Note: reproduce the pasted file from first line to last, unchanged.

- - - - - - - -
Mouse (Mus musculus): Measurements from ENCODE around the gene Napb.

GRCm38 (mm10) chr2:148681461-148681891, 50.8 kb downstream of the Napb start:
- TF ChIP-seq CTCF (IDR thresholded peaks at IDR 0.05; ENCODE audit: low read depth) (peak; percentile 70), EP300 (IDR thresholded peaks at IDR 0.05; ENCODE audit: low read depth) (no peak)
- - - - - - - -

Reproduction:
Mouse (Mus musculus): Measurements from ENCODE around the gene Napb.

GRCm38 (mm10) chr2:148681461-148681891, 50.8 kb downstream of the Napb start:
- TF ChIP-seq CTCF (IDR thresholded peaks at IDR 0.05; ENCODE audit: low read depth) (peak; percentile 70), EP300 (IDR thresholded peaks at IDR 0.05; ENCODE audit: low read depth) (no peak)